Fimbrial Contrast Loculation
I am 37 and TTC for 8yrs and HSG showed fimbrial contrast loculation with spillage. Please explain in a layman term for me.Answer:
An HSG is done to determine if the fallopian tubes are open (patent). In this case, the X-ray will show “spillage” showing that the dye can go through out of the fallopian tubes and spills into the pelvic cavity.
If there x-ray shows no spillage, the fallopian tube can be obstructed. In some cases though, the fallopian tubes can spasm as a result of the dye causing irritation. This can be a false positive, in which the fallopian tubes are opened by there is no spillage. In this case the test needs to be repeated.
Loculation of the fallopian tubes can mean that there are adhesions causing the fallopian tube to dilate as the dye forms like puddle. In this case the HSG can suggest the presence of peritubal adhesions when loculation of spill is noted.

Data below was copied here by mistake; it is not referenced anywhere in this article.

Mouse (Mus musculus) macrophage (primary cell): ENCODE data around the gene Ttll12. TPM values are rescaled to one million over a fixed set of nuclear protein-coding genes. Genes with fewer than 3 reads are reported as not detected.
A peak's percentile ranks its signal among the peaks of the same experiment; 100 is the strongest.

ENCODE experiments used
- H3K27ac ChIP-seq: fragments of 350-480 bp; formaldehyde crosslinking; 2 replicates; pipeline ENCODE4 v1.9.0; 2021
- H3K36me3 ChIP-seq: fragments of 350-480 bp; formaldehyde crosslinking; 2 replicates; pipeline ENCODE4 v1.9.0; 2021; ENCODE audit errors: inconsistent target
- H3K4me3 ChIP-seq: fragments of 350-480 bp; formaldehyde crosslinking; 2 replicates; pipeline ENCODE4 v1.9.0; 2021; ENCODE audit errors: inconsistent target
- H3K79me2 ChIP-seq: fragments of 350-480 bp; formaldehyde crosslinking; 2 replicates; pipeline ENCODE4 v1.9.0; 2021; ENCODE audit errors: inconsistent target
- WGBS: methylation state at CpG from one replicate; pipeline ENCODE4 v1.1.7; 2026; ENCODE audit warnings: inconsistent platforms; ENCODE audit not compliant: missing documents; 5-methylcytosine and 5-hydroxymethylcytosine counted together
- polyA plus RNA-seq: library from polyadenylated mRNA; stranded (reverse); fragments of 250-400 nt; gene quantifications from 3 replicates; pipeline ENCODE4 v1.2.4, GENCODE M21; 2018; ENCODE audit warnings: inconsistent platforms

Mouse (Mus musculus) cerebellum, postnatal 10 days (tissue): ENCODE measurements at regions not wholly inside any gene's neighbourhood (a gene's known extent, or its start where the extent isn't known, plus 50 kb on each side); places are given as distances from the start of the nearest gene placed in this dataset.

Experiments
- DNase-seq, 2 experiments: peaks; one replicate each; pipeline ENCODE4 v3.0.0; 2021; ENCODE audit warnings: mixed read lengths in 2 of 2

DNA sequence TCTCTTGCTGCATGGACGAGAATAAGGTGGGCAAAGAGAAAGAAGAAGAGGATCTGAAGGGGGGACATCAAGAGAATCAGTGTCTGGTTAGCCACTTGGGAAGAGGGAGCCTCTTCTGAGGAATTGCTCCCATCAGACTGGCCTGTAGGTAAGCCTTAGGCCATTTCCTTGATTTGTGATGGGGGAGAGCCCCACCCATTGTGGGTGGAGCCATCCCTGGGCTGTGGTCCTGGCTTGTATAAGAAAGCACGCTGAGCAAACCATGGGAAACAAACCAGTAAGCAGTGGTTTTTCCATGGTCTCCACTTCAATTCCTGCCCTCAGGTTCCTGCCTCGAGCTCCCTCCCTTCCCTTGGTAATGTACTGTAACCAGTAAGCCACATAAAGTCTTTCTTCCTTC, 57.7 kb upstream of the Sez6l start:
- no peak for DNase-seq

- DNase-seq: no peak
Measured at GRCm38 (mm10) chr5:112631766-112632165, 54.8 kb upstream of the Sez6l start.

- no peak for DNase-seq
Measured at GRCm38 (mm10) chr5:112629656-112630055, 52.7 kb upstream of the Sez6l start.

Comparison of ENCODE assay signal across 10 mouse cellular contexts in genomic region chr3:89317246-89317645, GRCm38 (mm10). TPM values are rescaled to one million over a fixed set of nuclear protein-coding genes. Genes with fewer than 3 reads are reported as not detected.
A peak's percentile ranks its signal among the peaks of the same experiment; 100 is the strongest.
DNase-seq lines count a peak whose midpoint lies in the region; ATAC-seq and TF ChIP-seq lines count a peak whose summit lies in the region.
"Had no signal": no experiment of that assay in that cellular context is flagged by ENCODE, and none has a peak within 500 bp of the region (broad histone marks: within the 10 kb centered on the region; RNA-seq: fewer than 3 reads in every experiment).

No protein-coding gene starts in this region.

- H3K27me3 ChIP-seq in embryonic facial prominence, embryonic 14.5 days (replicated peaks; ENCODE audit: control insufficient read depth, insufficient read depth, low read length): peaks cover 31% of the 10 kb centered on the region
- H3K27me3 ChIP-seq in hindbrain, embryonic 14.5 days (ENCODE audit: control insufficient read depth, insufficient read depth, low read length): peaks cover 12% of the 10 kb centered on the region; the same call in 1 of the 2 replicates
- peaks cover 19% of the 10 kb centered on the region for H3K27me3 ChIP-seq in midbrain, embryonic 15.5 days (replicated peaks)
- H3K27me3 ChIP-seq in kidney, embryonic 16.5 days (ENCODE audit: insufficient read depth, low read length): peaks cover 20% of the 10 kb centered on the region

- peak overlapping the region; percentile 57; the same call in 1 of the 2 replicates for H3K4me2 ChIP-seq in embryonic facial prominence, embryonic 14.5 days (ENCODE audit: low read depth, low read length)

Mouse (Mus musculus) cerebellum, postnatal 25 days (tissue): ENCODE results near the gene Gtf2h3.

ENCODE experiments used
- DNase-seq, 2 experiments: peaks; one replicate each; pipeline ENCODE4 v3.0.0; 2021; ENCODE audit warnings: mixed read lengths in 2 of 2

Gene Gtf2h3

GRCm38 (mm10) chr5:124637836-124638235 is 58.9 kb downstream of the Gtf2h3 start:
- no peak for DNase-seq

When the egg is released by the ovary it is captured fimbriae of the fallopian tubes.
Adhesion formation in this area can make this more difficult, but not impossible. Conception can theoretically still occur depending in the case.
Adhesions are scars present on the outer surface of the fallopian tubes. These adhesions can also twist the fallopian tubes casing infertility.
Please note that the HSG can only indicate a potential problem. In most cases there is not real issue. Talk to your doctor about your specific diagnosis.
There is no conventional treatment for adhesions of the fallopian tubes cause by pelvic inflammatory disease (PID), chlamydia infections, endometriosis and pelvic toxicity.
Natural health offers a number of therapies that can help decrease scar tissue and help heal peritubal adhesions.
Learn more about a natural approach
to blocked tubes.